Paul Hartnoll (Orbital): I remember one of my housemates saying, “Jesus, if I’d known this would go on so long, I would have paid more attention.”

Andy Macdonald (Go! Discs): Tony came into the office like a man possessed. He said, “Boss, I’ve been watching what’s happening in Bosnia. It’s fucking outrageous. We’ve got to do something.” Tony’s a real force of nature when he gets something on his mind. We met Bill [Leeson] and David [Wilson] from War Child in a pub in Notting Hill.

James Topham (Brian Eno’s office, later War Child): Brian and his wife Anthea had got involved in War Child at the end of ‘93. It wasn’t your average charity because it was set up by two film-makers.

Brian Eno: I’d never been actively involved with any charity before, and I’ve been quite critical of such involvements on the part of others. But Yugoslavia (and Anthea) changed my mind.

Mark Chadwick (The Levellers): It was a very complicated conflict but you put “child” in it and everyone suddenly goes, “Yeah, the innocent.”

James Topham: We’d done two events: Little Pieces from Big Stars, which was musicians’ art, and Pagan Fun Wear, which was musicians’ fashion. I’d been in contact with Tony because I was trying to get [Paul] Weller to do something. At the beginning of August, he rang me and said, “I’ve had this idea.” So we had a meeting at Brian’s office.

Tony Crean: I wanted to show that things could be done really quickly. I remembered years ago Toots and the Maytals recorded a concert on Saturday and had it in the shops on Monday but I had no idea how you do that. And the guy sat next to me said, “I know how you do that. I worked on that record.” And that was Rob Partridge [legendary PR who died in 2008]. Rob was like a magician. If you asked him anything, he knew somebody who could make it happen.

James Topham: Tony said, “I want to do an album, record it in a day and release it in a week.” I remember going to the pub and saying, “This is just nonsense. No one’s going be able to pull this together.” Then Tony came back a week later and said, “I’ve got Oasis, Weller, Portishead, Massive Attack…” It was like, OK, this is real.

Malcolm Gerrie (Initial Pictures): Andy said to Tony, “You need TV as a crucial part of the mix.” Initial shared a building with Go! Discs. I’d made The Tube for Channel 4 and we’d shot the Band Aid film. That got me involved in the power of putting music together with charity.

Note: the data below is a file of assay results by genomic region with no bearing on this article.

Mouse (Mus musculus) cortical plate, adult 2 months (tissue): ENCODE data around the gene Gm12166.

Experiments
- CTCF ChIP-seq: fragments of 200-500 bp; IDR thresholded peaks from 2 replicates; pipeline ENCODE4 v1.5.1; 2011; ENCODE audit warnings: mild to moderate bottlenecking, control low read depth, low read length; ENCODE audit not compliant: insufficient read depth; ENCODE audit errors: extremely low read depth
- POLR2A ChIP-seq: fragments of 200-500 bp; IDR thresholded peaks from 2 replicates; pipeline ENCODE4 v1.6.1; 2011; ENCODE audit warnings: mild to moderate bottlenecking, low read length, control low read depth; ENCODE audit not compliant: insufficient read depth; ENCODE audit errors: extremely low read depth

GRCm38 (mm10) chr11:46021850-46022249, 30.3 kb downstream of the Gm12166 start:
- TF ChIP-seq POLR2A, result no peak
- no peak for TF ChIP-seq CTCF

Ed O’Brien: We were all hugely affected by Live Aid as teenagers. Help was the first thing that really captured the imagination of our generation of musicians.

Tony Crean: There was a war going on and all the music papers were writing about was Blur vs Oasis. I thought if we could get those two bands on the same record people might attention.

James Topham: It had to be a really cool record, because charity records were terrible. We weren’t getting to get Blur and Oasis if we had a bunch of dinosaurs.

Ben Knowles (The Daily Mirror, later War Child): In the early 1990s music and charity had become the uncoolest of bedfellows but there was something rock’n’roll in War Child’s DNA. The logo was sketched on a beermat in a Camden pub by a designer from MTV. This wasn’t another hoary old benefit concert. A record that had Blur and Oasis on it was newsworthy.

Noel Gallagher (1995): We’ll put aside our differences for the cause — and it’s the only time you’ll see the two of us agreeing on anything.

Terri Hall (Hall or Nothing PR): A lot of it was Tony, myself, Anton Brookes [Nirvana’s PR] and Rob Partridge. Anton got Krist Novoselic to write the sleevenotes.

Malcolm Gerrie: Terri knew where to place things to get the message out. When I pitched the documentary to Channel 4 I opened up my backpack, covered the commissioning editor’s desk with press and said, “Are you going to miss this one?”

Tony Crean: I put the radio on and [the Beatles’] Come Together came on. I thought that might make a good title for the album. I spoke to Mr Weller and said, “What do you reckon about doing a cover version?” He said, “If you can get us Abbey Road.”

Paul Weller: Tony said, “Maybe we’ll ask Macca if he’s up for it.” And I was just like, Fucking yes! Obviously. Did I actually think it would happen? Not in my wildest dreams.